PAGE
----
Interestingly so many of us are open to change on a physical level, “John, you need to move your grip around more on your serve”, or “Wendy, we need to improve your strength and conditioning in the gym so that you can survive longer games, and yet we are seldom so willing to make the same mental and emotional adjustments. If a coach even suggests we need to improve our upper body strength and power in order to make the team or starting lineup many of us dash off to the gym to make the required physical improvements, but when asked to rethink or redefine our own morals, values, labels, and beliefs we are far less eager to do so.

The harsh reality is that most of us won’t make the necessary changes to succeed at the very highest levels simply because it’s hard to get comfortable being uncomfortable. Physical improvements can be made without the subject feeling as if they themselves are being personally attacked, but image related issues are personal and that’s where the ‘human condition’ is susceptible to errors in judgment and complacency. The 1% of the 1% who are able to attack their mental and emotional shortcomings in the same way that they attack their physical ones are the real success stories- the outliers.

For instances of real-world mental toughness and extraordinary human resolve look no further than David Goggin’s and James Lawrence. Often referred to as ‘the toughest man alive’, Goggin’s overcame extreme obesity, a broken knee cap, pneumonia, and multiple stress fractures to become the first and only man to complete navy seal training. Despite the grueling physical testing and daily discomfort by his own admission the mental stresses far outweighed the physical ones “Back in the day, what motivated me was overcoming myself, I just had to find different ways to stay in the fight, and while staying in the fight, it got me tougher and tougher and tougher.”

Mark Gellard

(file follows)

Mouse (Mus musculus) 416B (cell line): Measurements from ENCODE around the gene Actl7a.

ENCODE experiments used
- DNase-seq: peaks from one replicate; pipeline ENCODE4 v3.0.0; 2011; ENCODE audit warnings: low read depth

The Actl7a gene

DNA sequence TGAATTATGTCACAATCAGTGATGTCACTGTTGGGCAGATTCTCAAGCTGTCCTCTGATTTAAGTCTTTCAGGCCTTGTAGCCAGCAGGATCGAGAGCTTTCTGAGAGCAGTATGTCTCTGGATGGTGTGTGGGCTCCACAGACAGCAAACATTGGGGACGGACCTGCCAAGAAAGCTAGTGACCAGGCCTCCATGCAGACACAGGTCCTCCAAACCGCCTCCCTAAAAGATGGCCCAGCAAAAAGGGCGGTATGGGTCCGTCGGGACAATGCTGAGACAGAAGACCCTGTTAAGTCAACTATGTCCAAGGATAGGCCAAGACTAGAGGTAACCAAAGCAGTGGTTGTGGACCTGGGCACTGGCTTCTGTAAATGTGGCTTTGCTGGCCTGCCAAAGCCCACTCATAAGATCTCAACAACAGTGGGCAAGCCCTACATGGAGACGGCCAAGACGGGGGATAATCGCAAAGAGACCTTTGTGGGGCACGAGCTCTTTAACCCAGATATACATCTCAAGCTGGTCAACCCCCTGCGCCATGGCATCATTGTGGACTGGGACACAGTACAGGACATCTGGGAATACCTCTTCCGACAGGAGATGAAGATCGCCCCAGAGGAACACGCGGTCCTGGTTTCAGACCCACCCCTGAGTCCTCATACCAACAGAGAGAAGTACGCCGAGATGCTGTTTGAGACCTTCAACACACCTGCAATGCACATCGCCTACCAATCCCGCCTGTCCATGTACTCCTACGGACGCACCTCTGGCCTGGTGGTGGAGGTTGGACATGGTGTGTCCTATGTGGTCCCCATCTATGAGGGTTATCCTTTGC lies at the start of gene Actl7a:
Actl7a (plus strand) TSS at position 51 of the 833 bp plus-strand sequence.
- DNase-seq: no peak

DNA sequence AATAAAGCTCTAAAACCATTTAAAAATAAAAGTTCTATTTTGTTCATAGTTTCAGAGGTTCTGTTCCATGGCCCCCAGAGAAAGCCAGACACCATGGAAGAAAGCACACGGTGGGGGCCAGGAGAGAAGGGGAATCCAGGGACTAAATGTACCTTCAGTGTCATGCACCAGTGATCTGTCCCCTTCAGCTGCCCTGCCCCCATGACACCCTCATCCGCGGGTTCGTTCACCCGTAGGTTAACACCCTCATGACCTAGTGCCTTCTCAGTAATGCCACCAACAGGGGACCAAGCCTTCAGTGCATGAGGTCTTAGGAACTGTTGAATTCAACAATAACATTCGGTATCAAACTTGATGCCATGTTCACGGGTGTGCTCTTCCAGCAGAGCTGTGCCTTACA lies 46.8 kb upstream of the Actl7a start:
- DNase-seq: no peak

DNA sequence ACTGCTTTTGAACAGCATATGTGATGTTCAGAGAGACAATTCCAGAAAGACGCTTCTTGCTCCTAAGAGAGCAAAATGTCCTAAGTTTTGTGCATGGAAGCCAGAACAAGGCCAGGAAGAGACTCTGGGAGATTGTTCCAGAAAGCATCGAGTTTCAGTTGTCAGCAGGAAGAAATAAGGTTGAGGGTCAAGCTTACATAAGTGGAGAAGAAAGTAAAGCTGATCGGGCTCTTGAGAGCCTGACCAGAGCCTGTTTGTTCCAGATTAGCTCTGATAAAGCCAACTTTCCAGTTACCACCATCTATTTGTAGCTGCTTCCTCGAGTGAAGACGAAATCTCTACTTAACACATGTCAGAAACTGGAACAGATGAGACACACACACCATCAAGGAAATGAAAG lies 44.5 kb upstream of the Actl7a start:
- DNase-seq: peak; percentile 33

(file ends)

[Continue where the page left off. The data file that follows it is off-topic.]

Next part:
When James Lawrence (aka the Iron Cowboy) announced his plan to compete in 50 ironmans in 50 states in 50 consecutive days it seemed that the only person on the planet who thought this was possible was himself. A single iron man is considered a near-impossible human feat consisting of a 2.4-mile swim, a 112-mile bike ride, and a 26.2-mile run and yet he was able to convincingly complete his aggressive goal. Stories like these are aplenty which only serve as more and more evidence about the perseverance and capacity of the human spirit, will, and resiliency; the fundamental issue is finding the key that opens the lock to a whole new level of toughness that most of us have yet to discover. Coincidentally by setting this ambitious goal, he received the nickname ‘the iron cowboy’, a label which almost certainly furthers his own self-image and once again illustrates how the whole process is self-fulfilling.

Do not be mistaken, change like this takes time but with perseverance, you can make significant improvements to yourself on and off the court. Take the time to write out how you see yourself as a person and as a competitor and what areas you would like to improve. Furthermore, how you want others to perceive you e. g. as a hard worker, tough competitor, intelligent player or anything else that you believe to be a significant quality or characteristic associated with success. Regularly refine and adjust your areas to improve and evaluate your attitudes, behaviors, and habits to see if you stayed true to yourself. Watch videos of yourself in action whether it be on the soccer field, tennis court, or even while training, and take the time to objectively observe yourself with an ‘outsiders’ perspective. Do you portray someone whom you want to be?

Understand that as hard as you work every day, as much as you push through pain and suffering, and as much as you sacrifice in pursuit of your goal there is always a bit more you can give, a fraction more pain you can endure and a minuscule amount more you can withstand in order to achieve your potential and reach your destination. One thing is for certain, if you aren’t willing to do it then there is almost certainly someone else who is.